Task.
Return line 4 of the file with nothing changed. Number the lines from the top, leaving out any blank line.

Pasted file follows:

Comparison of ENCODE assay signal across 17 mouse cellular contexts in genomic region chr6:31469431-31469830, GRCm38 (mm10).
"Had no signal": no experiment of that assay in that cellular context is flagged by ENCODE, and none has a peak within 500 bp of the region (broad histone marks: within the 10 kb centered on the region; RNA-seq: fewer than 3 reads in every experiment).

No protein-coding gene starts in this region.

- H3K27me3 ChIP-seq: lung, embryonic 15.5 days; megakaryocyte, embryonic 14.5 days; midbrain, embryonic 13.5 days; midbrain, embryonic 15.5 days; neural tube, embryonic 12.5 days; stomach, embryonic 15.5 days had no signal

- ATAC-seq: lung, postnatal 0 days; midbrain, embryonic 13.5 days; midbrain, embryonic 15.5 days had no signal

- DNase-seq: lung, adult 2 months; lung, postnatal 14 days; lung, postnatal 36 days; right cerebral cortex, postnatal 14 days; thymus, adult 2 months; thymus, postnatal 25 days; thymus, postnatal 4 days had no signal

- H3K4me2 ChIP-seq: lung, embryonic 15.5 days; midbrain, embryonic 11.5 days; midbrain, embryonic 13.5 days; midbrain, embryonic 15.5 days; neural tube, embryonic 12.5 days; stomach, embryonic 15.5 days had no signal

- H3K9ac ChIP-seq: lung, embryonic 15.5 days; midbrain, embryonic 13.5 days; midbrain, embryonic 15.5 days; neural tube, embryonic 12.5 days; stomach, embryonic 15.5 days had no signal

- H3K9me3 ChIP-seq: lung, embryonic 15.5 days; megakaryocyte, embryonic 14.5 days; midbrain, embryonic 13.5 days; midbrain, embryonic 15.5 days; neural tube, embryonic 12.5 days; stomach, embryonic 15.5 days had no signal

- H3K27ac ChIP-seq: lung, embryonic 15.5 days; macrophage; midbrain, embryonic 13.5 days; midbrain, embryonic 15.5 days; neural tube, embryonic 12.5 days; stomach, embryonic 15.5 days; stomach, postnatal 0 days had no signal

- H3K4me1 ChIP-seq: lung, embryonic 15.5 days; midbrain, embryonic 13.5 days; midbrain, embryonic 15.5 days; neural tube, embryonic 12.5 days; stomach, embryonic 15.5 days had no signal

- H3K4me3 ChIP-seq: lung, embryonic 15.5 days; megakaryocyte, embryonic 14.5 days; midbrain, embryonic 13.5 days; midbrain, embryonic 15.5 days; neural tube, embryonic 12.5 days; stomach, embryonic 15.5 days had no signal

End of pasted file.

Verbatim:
- H3K27me3 ChIP-seq: lung, embryonic 15.5 days; megakaryocyte, embryonic 14.5 days; midbrain, embryonic 13.5 days; midbrain, embryonic 15.5 days; neural tube, embryonic 12.5 days; stomach, embryonic 15.5 days had no signal